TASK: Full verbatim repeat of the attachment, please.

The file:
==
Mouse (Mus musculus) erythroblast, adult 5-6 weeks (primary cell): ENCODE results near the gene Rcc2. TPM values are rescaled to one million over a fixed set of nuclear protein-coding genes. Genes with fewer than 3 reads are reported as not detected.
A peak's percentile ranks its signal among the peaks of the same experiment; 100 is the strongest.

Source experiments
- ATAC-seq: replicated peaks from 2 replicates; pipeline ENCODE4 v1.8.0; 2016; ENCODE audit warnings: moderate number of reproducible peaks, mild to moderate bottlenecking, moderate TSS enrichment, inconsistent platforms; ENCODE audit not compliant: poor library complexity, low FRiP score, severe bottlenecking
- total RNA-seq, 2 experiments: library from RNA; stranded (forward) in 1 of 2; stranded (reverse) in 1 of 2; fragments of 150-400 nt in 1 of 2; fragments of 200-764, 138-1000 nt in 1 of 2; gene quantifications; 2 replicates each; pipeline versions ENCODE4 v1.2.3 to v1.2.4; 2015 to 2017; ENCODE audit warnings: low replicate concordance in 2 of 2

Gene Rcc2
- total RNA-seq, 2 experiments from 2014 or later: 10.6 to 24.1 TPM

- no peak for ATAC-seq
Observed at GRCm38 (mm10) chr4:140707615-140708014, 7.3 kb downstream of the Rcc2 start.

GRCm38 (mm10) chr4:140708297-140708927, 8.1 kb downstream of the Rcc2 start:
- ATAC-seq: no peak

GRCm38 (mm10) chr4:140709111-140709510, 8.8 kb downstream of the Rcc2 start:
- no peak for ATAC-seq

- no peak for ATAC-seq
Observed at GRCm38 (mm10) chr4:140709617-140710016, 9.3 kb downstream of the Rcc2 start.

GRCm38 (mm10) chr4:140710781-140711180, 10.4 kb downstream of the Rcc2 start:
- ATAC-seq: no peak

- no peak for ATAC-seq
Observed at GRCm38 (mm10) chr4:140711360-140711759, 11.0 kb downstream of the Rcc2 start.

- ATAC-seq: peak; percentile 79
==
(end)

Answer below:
Mouse (Mus musculus) erythroblast, adult 5-6 weeks (primary cell): ENCODE results near the gene Rcc2. TPM values are rescaled to one million over a fixed set of nuclear protein-coding genes. Genes with fewer than 3 reads are reported as not detected.
A peak's percentile ranks its signal among the peaks of the same experiment; 100 is the strongest.

Source experiments
- ATAC-seq: replicated peaks from 2 replicates; pipeline ENCODE4 v1.8.0; 2016; ENCODE audit warnings: moderate number of reproducible peaks, mild to moderate bottlenecking, moderate TSS enrichment, inconsistent platforms; ENCODE audit not compliant: poor library complexity, low FRiP score, severe bottlenecking
- total RNA-seq, 2 experiments: library from RNA; stranded (forward) in 1 of 2; stranded (reverse) in 1 of 2; fragments of 150-400 nt in 1 of 2; fragments of 200-764, 138-1000 nt in 1 of 2; gene quantifications; 2 replicates each; pipeline versions ENCODE4 v1.2.3 to v1.2.4; 2015 to 2017; ENCODE audit warnings: low replicate concordance in 2 of 2

Gene Rcc2
- total RNA-seq, 2 experiments from 2014 or later: 10.6 to 24.1 TPM

- no peak for ATAC-seq
Observed at GRCm38 (mm10) chr4:140707615-140708014, 7.3 kb downstream of the Rcc2 start.

GRCm38 (mm10) chr4:140708297-140708927, 8.1 kb downstream of the Rcc2 start:
- ATAC-seq: no peak

GRCm38 (mm10) chr4:140709111-140709510, 8.8 kb downstream of the Rcc2 start:
- no peak for ATAC-seq

- no peak for ATAC-seq
Observed at GRCm38 (mm10) chr4:140709617-140710016, 9.3 kb downstream of the Rcc2 start.

GRCm38 (mm10) chr4:140710781-140711180, 10.4 kb downstream of the Rcc2 start:
- ATAC-seq: no peak

- no peak for ATAC-seq
Observed at GRCm38 (mm10) chr4:140711360-140711759, 11.0 kb downstream of the Rcc2 start.

- ATAC-seq: peak; percentile 79